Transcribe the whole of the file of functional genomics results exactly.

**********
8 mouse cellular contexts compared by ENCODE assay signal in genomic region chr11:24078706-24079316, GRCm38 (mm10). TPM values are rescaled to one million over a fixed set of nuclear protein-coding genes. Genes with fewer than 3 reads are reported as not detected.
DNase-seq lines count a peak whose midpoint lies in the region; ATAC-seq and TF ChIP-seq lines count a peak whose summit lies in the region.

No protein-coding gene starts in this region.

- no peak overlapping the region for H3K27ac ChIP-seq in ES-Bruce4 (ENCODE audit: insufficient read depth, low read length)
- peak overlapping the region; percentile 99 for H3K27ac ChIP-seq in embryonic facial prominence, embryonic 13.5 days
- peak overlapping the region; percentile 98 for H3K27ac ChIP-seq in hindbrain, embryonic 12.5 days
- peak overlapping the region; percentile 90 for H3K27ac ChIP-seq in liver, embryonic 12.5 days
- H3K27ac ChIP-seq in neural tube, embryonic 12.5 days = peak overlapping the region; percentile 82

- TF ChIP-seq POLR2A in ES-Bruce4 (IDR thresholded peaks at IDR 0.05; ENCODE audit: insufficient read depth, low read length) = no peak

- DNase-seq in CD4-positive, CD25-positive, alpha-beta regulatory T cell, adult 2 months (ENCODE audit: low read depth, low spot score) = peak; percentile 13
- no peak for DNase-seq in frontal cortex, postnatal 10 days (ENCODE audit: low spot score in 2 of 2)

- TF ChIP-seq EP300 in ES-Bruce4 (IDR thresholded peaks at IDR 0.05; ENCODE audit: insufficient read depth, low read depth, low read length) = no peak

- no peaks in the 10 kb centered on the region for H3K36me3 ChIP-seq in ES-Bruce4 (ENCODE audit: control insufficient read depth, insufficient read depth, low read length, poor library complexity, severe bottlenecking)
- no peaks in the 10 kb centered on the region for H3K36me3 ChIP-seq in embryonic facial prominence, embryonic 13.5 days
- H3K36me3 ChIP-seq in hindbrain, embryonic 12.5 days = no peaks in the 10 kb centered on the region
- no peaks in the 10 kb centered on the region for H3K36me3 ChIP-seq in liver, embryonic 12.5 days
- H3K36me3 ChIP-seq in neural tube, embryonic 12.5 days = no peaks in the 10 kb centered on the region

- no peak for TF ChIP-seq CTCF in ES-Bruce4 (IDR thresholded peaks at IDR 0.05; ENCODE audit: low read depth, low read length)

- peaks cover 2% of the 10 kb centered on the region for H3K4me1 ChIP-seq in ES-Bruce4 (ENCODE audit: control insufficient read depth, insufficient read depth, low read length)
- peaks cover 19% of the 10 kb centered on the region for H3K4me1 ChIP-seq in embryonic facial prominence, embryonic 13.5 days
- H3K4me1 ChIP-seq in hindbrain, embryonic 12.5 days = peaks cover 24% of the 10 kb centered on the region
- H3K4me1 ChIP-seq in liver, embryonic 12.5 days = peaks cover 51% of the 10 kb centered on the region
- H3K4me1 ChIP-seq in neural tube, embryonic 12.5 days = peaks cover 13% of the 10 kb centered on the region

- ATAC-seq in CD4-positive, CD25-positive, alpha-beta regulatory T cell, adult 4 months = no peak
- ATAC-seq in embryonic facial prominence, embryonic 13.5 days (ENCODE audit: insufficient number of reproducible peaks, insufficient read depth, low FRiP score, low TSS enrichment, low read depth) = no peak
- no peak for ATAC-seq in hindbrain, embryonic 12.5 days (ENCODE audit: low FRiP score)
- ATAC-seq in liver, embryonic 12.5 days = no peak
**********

8 mouse cellular contexts compared by ENCODE assay signal in genomic region chr11:24078706-24079316, GRCm38 (mm10). TPM values are rescaled to one million over a fixed set of nuclear protein-coding genes. Genes with fewer than 3 reads are reported as not detected.
DNase-seq lines count a peak whose midpoint lies in the region; ATAC-seq and TF ChIP-seq lines count a peak whose summit lies in the region.

No protein-coding gene starts in this region.

- no peak overlapping the region for H3K27ac ChIP-seq in ES-Bruce4 (ENCODE audit: insufficient read depth, low read length)
- peak overlapping the region; percentile 99 for H3K27ac ChIP-seq in embryonic facial prominence, embryonic 13.5 days
- peak overlapping the region; percentile 98 for H3K27ac ChIP-seq in hindbrain, embryonic 12.5 days
- peak overlapping the region; percentile 90 for H3K27ac ChIP-seq in liver, embryonic 12.5 days
- H3K27ac ChIP-seq in neural tube, embryonic 12.5 days = peak overlapping the region; percentile 82

- TF ChIP-seq POLR2A in ES-Bruce4 (IDR thresholded peaks at IDR 0.05; ENCODE audit: insufficient read depth, low read length) = no peak

- DNase-seq in CD4-positive, CD25-positive, alpha-beta regulatory T cell, adult 2 months (ENCODE audit: low read depth, low spot score) = peak; percentile 13
- no peak for DNase-seq in frontal cortex, postnatal 10 days (ENCODE audit: low spot score in 2 of 2)

- TF ChIP-seq EP300 in ES-Bruce4 (IDR thresholded peaks at IDR 0.05; ENCODE audit: insufficient read depth, low read depth, low read length) = no peak

- no peaks in the 10 kb centered on the region for H3K36me3 ChIP-seq in ES-Bruce4 (ENCODE audit: control insufficient read depth, insufficient read depth, low read length, poor library complexity, severe bottlenecking)
- no peaks in the 10 kb centered on the region for H3K36me3 ChIP-seq in embryonic facial prominence, embryonic 13.5 days
- H3K36me3 ChIP-seq in hindbrain, embryonic 12.5 days = no peaks in the 10 kb centered on the region
- no peaks in the 10 kb centered on the region for H3K36me3 ChIP-seq in liver, embryonic 12.5 days
- H3K36me3 ChIP-seq in neural tube, embryonic 12.5 days = no peaks in the 10 kb centered on the region

- no peak for TF ChIP-seq CTCF in ES-Bruce4 (IDR thresholded peaks at IDR 0.05; ENCODE audit: low read depth, low read length)

- peaks cover 2% of the 10 kb centered on the region for H3K4me1 ChIP-seq in ES-Bruce4 (ENCODE audit: control insufficient read depth, insufficient read depth, low read length)
- peaks cover 19% of the 10 kb centered on the region for H3K4me1 ChIP-seq in embryonic facial prominence, embryonic 13.5 days
- H3K4me1 ChIP-seq in hindbrain, embryonic 12.5 days = peaks cover 24% of the 10 kb centered on the region
- H3K4me1 ChIP-seq in liver, embryonic 12.5 days = peaks cover 51% of the 10 kb centered on the region
- H3K4me1 ChIP-seq in neural tube, embryonic 12.5 days = peaks cover 13% of the 10 kb centered on the region

- ATAC-seq in CD4-positive, CD25-positive, alpha-beta regulatory T cell, adult 4 months = no peak
- ATAC-seq in embryonic facial prominence, embryonic 13.5 days (ENCODE audit: insufficient number of reproducible peaks, insufficient read depth, low FRiP score, low TSS enrichment, low read depth) = no peak
- no peak for ATAC-seq in hindbrain, embryonic 12.5 days (ENCODE audit: low FRiP score)
- ATAC-seq in liver, embryonic 12.5 days = no peak